New Federal Rules For Classifying Nonprofit Workers

August 4, 2016       Melanie Herman      

Nonprofit leaders are taking notice now that a proposed change in the overtime eligibility threshold has been finalized. It’s time to stop grumbling about the potential financial impact, and get ready by doing what all employers should have been doing all along. You need to classify employees as “exempt” or “non-exempt” based on permitted reasons, and not on the desire to avoid tracking employee time and paying eligible staff overtime.

Properly classifying nonprofit staff is eminently do-able. Here’s how to do it.

Step 1: Does the Position Meet the Salary Level and Salary Basis Tests?
Salary Level and Salary Basis Tests: Beginning December 1, 2016, the Fair Labor Standards Act (FLSA) regulations provide that a position for which you pay more than $913 per week may be exempt from overtime, if paid on a salary basis. An employee whose annual earnings are $47,476 or less — regardless of how they are paid — must be classified as non-exempt. Remember, the title, position, authority or role of the employee are of no consequence in determining whether a position meets the salary level and salary basis tests.

What has changed? Prior to December 1, 2016, employees paid less than $455 per week or $23,660 annually were required to be classified as non-exempt, and were thus eligible for overtime pay. To help nonprofit managers understand this new rule, the U.S. Department of Labor has released several publications, including a fact sheet on the Overtime Final Rule, and a guidance document for nonprofit organizations.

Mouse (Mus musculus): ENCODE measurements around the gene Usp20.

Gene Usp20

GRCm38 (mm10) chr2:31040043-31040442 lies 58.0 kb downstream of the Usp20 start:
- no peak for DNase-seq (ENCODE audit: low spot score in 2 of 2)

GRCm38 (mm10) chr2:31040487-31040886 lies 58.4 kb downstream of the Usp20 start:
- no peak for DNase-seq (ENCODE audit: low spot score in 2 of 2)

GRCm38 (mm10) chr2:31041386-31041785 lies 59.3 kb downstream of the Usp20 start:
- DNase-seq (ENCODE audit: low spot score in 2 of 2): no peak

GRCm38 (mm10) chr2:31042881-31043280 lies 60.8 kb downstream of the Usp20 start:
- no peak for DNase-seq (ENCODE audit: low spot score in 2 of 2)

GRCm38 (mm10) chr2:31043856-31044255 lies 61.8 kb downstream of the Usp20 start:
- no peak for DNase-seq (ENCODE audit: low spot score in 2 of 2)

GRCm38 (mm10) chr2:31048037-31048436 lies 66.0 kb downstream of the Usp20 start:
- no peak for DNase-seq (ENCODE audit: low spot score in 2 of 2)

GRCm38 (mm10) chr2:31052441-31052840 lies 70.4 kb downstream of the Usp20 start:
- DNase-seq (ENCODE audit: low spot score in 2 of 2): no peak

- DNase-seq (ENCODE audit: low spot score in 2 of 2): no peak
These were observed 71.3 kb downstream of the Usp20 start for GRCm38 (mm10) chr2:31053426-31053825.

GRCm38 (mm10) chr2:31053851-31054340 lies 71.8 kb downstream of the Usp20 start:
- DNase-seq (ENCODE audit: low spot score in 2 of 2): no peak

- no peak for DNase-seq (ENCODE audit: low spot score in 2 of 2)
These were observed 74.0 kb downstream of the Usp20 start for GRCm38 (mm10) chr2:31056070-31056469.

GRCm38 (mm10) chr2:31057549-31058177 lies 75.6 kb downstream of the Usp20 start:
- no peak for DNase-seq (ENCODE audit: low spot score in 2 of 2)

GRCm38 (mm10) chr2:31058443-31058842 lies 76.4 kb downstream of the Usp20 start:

A confusing issue for some employers is that the predetermined salary basis amount cannot be reduced because of variations in the quality or quantity of the employee’s work. If your nonprofit makes deductions from an employee’s predetermined salary due to variances in workload, that employee is not being paid on a true “salary basis.” For information on the circumstances under which a salaried employee may receive less than full salary for any week in which the employee performs any work, see DOL Factsheet #17G.

Step 2: Does the Position Meet the Duties Test? Which Exemption Category Applies?
Duties Test: Although the duties test remains unchanged this year, it is more complicated than the other tests. The Duties Test provides that a position that is eligible for exempt status because it meets the salary level and salary basis tests can only be classified as exempt if the position’s duties meet the parameters of an allowed exemption category.
The most common exemption categories are discussed briefly in the next few sections. Keep in mind that other exemption categories, such as technical and creative, exist as well. Consult the Wage and Hour Division website (www.wagehour.dol.gov) for information about other exemptions.

Executive Exemption

Fact Sheet #17B offers information on the exemption for executive employees under the FLSA. Eligibility for the executive employee exemption is limited to positions:

* Whose primary duty is managing an enterprise, or managing a customarily recognized department or subdivision of the enterprise;
* Whose customary duties include supervising the work of at least two or more other full-time employees; and,
* Whose authority includes the ability to hire or fire other employees, or whose recommendations as to the change of status of other employees are given weight.